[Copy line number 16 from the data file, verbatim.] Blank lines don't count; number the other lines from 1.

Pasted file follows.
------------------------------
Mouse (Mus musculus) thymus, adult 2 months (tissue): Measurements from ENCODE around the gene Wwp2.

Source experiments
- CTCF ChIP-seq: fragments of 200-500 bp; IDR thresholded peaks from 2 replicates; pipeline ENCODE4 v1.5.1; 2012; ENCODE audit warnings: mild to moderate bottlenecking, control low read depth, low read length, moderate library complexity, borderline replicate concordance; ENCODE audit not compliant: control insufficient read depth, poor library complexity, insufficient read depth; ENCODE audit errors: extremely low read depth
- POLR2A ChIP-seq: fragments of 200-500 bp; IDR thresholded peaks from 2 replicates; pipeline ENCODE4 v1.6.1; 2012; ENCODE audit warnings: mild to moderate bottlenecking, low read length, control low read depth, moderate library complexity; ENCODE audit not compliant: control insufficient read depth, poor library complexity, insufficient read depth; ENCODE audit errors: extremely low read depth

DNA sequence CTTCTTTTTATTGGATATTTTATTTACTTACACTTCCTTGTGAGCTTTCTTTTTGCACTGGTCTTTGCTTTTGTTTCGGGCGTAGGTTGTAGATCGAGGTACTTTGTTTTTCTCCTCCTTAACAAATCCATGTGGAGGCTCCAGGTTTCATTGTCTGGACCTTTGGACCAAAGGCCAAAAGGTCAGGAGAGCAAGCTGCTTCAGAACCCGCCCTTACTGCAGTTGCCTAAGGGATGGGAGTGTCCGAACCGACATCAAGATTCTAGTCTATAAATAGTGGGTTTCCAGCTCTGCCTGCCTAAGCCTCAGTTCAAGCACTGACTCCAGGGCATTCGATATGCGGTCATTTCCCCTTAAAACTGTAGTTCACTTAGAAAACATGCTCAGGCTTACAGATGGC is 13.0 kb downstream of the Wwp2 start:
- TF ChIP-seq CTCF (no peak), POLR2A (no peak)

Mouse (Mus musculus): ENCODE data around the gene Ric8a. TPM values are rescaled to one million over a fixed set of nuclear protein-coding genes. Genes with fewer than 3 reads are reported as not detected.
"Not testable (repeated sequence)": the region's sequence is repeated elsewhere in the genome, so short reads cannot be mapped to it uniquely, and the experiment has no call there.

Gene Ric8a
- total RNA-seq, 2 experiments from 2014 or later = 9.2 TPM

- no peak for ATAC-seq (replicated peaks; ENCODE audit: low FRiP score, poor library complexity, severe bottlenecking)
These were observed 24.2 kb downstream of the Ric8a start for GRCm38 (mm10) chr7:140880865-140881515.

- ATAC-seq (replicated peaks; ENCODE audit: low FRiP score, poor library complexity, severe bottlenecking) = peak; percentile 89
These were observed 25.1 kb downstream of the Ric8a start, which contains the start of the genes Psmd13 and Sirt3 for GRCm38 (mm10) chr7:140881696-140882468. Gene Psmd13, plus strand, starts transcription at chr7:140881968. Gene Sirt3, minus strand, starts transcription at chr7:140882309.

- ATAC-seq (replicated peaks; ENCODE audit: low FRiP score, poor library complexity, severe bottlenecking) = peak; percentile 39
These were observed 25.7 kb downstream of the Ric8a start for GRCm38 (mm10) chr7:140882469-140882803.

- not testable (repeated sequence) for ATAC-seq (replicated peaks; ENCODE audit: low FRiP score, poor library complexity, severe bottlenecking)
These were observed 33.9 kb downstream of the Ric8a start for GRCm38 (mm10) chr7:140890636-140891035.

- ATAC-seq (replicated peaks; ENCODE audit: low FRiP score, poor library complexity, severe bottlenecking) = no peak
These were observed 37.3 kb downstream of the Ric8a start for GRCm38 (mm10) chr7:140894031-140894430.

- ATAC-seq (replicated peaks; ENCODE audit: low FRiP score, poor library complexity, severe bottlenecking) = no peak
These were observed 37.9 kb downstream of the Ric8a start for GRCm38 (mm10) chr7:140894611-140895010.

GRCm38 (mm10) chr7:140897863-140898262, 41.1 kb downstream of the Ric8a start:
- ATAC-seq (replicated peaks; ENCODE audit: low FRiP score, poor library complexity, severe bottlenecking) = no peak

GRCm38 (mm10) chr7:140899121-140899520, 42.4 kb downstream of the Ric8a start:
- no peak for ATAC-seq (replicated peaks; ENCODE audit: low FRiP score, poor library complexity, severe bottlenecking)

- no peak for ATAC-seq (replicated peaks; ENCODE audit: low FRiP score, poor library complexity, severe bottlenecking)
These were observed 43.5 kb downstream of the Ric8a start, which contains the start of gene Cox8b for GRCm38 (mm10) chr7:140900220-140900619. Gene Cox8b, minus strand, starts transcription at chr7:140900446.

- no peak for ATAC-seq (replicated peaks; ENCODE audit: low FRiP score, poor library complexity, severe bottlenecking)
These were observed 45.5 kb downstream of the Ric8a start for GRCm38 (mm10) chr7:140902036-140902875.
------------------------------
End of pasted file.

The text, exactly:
These were observed 25.7 kb downstream of the Ric8a start for GRCm38 (mm10) chr7:140882469-140882803.